KYIV, Ukraine –
The head of NATO expressed worry that the fighting in Ukraine could spin out of control and become a war between Russia and NATO, according to an interview released Friday.
“If things go wrong, they can go horribly wrong,” NATO Secretary-General Jens Stoltenberg said in remarks to Norwegian broadcaster NRK.
“It is a terrible war in Ukraine. It is also a war that can become a full-fledged war that spreads into a major war between NATO and Russia,” he said. “We are working on that every day to avoid that.”
Stoltenberg, a former prime minister of Norway, said in the interview that “there is no doubt that a full-fledged war is a possibility,” adding that it was important to avoid a conflict “that involves more countries in Europe and becomes a full-fledged war in Europe.”
The Kremlin has repeatedly accused NATO allies of effectively becoming a party to the conflict by providing Ukraine with weapons, training its troops and feeding military intelligence to attack Russian forces.
Speaking Friday via video link to defense and security chiefs of several ex-Soviet nations, Russian President Vladimir Putin again accused the West of using Ukraine as a tool against his country.
“For many years, the West shamelessly exploited and pumped out its resources, encouraged genocide and terror in the Donbas and effectively turned the country into a colony,” he said. “Now it’s cynically using the Ukrainian people as cannon fodder, as a ram against Russia by continuing to supply Ukraine with weapons and ammunition, sending mercenaries and pushing it to a suicidal track.”
Ukrainians say they are fighting for freedom against an unwanted invader and aggressor.
Heavy fighting continued Friday in eastern and southern Ukraine, mostly in regions that Russia illegally annexed in September.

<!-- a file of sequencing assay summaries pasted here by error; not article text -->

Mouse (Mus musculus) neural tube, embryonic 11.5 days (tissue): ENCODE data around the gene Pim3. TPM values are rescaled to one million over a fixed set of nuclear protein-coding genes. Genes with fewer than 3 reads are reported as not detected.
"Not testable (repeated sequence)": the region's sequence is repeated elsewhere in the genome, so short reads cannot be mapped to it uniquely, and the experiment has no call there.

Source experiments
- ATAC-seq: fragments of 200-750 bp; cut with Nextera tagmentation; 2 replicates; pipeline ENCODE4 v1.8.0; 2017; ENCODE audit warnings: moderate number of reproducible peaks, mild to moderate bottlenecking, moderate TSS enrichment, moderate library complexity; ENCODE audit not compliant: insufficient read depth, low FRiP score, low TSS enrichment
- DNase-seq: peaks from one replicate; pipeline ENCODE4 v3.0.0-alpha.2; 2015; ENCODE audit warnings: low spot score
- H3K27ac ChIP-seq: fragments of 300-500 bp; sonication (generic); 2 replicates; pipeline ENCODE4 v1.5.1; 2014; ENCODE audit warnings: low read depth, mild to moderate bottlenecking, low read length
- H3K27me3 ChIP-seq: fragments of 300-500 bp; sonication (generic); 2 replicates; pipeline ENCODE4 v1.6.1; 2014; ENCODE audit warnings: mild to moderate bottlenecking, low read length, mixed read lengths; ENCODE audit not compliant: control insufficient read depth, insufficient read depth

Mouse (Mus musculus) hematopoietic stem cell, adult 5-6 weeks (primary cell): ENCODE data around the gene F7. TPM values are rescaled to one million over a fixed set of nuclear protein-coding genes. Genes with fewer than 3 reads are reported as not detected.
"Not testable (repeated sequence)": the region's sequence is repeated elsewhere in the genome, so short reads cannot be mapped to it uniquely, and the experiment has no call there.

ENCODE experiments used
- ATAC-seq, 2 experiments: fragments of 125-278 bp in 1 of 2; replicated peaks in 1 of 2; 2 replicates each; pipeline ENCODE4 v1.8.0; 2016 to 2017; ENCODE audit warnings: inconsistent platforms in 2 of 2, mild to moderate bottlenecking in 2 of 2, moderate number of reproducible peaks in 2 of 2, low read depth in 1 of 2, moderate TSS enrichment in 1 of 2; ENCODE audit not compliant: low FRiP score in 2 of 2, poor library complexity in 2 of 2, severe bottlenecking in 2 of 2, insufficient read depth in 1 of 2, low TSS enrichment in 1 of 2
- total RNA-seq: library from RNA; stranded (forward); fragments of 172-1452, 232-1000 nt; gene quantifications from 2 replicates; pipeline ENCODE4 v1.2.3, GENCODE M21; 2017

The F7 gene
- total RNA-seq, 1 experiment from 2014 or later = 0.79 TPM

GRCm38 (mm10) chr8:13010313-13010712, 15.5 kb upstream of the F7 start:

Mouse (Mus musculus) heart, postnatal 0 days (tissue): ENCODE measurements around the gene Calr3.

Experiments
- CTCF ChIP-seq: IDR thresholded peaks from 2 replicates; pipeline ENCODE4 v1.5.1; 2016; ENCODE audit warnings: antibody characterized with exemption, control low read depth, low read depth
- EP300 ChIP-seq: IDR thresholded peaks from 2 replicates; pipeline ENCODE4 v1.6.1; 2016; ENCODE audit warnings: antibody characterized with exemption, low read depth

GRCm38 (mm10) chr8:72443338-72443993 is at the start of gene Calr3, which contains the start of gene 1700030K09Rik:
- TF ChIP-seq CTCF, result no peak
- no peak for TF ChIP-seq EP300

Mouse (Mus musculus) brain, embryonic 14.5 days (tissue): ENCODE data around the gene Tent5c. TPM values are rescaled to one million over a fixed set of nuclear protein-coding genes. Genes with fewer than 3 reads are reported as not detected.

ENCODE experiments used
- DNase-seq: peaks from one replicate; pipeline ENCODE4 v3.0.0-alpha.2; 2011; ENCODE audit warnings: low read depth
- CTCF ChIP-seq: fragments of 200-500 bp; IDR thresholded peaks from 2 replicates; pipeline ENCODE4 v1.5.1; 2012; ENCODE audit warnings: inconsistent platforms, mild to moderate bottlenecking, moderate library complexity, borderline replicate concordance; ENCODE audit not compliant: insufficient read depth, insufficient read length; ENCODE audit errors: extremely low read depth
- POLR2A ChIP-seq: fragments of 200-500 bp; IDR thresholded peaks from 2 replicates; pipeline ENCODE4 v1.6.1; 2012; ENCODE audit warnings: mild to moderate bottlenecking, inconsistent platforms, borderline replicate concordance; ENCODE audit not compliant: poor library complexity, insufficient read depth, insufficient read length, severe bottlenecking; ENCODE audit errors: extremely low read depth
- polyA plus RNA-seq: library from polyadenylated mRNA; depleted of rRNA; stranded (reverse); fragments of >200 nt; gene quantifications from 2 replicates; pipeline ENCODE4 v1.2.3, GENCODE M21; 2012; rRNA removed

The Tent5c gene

Ukraine’s presidential office said five civilians have been killed and another 13 have been wounded by Russian shelling in the last 24 hours.
Donetsk regional Gov. Pavlo Kyrylenko said the Russians were pressing an offensive on Bakhmut with daily attacks, despite taking heavy casualties.
“You can best describe those attacks as cannon fodder,” Kyrylenko said in televised remarks. “They are mostly relying on infantry and less on armor, and they can’t advance.”
In neighboring Luhansk in eastern Ukraine, regional Gov. Serhiy Haidai said the Ukrainian military was pushing its counteroffensive toward Kreminna and Svatove.
He voiced hope Ukraine can reclaim control of Kreminna by year’s end, and then by the end of winter reclaim areas in the region that were captured by Russia since the war began.
In the south, Kherson regional Gov. Yaroslav Yanyshevych said eight civilians were wounded by Russian shelling in the last 24 hours, and in the city of Kherson that Ukraine retook last month, a children’s hospital and a morgue were damaged.
In the neighboring Zaporizhzhia region, Russian forces shelled Nikopol and Chervonohryhorivka, which are across the Dnieper River from the Russia-occupied Zaporizhzhia nuclear power plant.
Zaporizhzhia Gov. Valentyn Reznichenko said Russian shelling damaged residential buildings and power lines.
In the Kharkiv region of northeastern Ukraine, Gov. Oleh Syniehubov said three civilians were wounded by Russian shelling, with one later dying.
Associated Press writer Jan M. Olsen in Copenhagen, Denmark contributed.
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